11/8/21

About that Drone Attack on the Pennsylvania Power Grid

By: Denise Simon | Founders Code

The Drive: U.S. officials believe that a DJI Mavic 2, a small quadcopter-type drone, with a thick copper wire attached underneath it via nylon cords was likely at the center of an attempted attack on a power substation in Pennsylvania last year. An internal U.S. government report that was issued last month says that this is the first time such an incident has been officially assessed as a possible drone attack on energy infrastructure in the United States, but that this is likely to become more commonplace as time goes on. This is a reality The War Zone has sounded the alarm about in the past, including when we were first to report on a still unexplained series of drone flights near the Palo Verde nuclear powerplant in Arizona in 2019.

ABC News was first to report on the Joint Intelligence Bulletin (JIB) covering the incident in Pennsylvania last year, which the Department of Homeland Security (DHS), Federal Bureau of Investigation (FBI), and the National Counterterrorism Center (NCTC) published on Oct. 28, 2021. The document, which ABC obtained a copy of, but only released a small portion of, is marked unclassified, but parts also labeled Law Enforcement Sensitive (LES) and For Official Use Only (FOUO). Other outlets have since obtained copies of this document, which reportedly says that this likely attack took place on July 16, 2020, but does not identify where the substation in question was located.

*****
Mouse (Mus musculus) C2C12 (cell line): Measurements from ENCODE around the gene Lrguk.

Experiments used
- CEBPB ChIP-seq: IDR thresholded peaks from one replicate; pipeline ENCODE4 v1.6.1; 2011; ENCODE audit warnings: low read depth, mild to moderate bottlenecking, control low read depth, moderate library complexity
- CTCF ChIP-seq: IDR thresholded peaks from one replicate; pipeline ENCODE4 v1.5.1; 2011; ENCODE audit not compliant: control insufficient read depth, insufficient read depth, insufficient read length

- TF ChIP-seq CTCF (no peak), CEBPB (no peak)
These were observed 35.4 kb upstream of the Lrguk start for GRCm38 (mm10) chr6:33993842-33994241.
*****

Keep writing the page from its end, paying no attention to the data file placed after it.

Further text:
DHS via ABC News

RELATED READING: FBI Strategic Intelligence/Assessment on Domestic Terrorism

A portion of an annotated satellite image from a US Joint Intelligence Bulletin regarding a likely attempted drone attack on a power substation in Pennsylvania in 2020.

“This is the first known instance of a modified UAS [unmanned aerial system] likely being used in the United States to specifically target energy infrastructure,” the JIB states. “We assess that a UAS recovered near an electrical substation was likely intended to disrupt operations by creating a short circuit to cause damage to transformers or distribution lines, based on the design and recovery location.”

Continue reading